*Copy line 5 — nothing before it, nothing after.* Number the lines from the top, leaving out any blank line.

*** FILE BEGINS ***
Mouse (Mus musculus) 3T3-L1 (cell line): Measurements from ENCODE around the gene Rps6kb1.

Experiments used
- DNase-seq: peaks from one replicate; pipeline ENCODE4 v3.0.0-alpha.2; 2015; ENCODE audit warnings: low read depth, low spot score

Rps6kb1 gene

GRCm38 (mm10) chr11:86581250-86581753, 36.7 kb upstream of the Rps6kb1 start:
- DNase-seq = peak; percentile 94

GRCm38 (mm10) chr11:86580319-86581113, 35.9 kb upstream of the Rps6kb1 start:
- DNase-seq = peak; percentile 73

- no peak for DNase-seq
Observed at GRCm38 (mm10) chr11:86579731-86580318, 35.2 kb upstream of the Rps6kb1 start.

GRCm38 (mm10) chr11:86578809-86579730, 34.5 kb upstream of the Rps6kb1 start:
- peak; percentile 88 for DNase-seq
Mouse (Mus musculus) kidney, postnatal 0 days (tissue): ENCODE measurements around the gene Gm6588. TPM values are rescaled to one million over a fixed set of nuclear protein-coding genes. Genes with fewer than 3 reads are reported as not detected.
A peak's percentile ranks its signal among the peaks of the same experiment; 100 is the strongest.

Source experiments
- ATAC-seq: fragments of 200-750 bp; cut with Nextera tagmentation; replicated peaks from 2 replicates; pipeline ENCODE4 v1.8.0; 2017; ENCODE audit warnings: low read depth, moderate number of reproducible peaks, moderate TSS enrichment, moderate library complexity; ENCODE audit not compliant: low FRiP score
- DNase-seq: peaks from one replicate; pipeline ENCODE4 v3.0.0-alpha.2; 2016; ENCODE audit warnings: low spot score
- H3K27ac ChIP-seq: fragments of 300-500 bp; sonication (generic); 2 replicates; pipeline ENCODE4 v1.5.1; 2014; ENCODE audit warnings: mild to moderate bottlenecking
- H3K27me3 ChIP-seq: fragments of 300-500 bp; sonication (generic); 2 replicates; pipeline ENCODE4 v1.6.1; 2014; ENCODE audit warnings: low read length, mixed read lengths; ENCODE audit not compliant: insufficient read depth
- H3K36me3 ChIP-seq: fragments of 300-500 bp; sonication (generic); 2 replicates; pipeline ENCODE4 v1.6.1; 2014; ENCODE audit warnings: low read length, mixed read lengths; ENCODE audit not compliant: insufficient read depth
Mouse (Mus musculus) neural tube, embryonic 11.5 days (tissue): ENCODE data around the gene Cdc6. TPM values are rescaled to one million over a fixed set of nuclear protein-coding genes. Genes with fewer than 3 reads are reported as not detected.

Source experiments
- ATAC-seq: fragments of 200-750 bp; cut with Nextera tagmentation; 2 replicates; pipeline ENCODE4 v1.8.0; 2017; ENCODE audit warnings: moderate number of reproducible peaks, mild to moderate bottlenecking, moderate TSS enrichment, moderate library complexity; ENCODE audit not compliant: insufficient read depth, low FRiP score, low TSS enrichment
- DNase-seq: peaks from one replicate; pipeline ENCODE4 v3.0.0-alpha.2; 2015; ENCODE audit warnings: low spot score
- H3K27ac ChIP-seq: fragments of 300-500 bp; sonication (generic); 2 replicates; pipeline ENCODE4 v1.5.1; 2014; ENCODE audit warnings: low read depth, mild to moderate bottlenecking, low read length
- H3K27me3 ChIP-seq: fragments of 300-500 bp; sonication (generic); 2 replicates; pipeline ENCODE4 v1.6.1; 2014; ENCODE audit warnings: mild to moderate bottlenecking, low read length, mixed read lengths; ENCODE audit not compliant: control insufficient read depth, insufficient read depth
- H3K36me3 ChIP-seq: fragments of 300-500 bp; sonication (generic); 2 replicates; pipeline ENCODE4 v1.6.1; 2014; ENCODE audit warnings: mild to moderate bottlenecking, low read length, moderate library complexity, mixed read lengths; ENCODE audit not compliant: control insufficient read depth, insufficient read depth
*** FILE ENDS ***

GRCm38 (mm10) chr11:86581250-86581753, 36.7 kb upstream of the Rps6kb1 start: